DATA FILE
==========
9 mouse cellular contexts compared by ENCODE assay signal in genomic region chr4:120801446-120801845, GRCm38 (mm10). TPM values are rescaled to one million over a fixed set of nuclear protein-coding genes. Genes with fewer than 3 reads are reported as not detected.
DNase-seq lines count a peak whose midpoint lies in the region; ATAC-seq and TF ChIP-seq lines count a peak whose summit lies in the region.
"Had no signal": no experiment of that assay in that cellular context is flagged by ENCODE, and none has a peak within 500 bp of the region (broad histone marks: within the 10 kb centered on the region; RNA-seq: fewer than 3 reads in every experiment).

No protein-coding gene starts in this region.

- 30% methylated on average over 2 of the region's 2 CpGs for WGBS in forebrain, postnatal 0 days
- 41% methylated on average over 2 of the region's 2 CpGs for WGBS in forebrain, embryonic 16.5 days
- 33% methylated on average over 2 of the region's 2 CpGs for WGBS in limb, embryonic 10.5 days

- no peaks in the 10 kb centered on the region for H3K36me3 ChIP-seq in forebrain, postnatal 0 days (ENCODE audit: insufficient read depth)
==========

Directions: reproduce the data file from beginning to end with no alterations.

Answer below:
9 mouse cellular contexts compared by ENCODE assay signal in genomic region chr4:120801446-120801845, GRCm38 (mm10). TPM values are rescaled to one million over a fixed set of nuclear protein-coding genes. Genes with fewer than 3 reads are reported as not detected.
DNase-seq lines count a peak whose midpoint lies in the region; ATAC-seq and TF ChIP-seq lines count a peak whose summit lies in the region.
"Had no signal": no experiment of that assay in that cellular context is flagged by ENCODE, and none has a peak within 500 bp of the region (broad histone marks: within the 10 kb centered on the region; RNA-seq: fewer than 3 reads in every experiment).

No protein-coding gene starts in this region.

- 30% methylated on average over 2 of the region's 2 CpGs for WGBS in forebrain, postnatal 0 days
- 41% methylated on average over 2 of the region's 2 CpGs for WGBS in forebrain, embryonic 16.5 days
- 33% methylated on average over 2 of the region's 2 CpGs for WGBS in limb, embryonic 10.5 days

- no peaks in the 10 kb centered on the region for H3K36me3 ChIP-seq in forebrain, postnatal 0 days (ENCODE audit: insufficient read depth)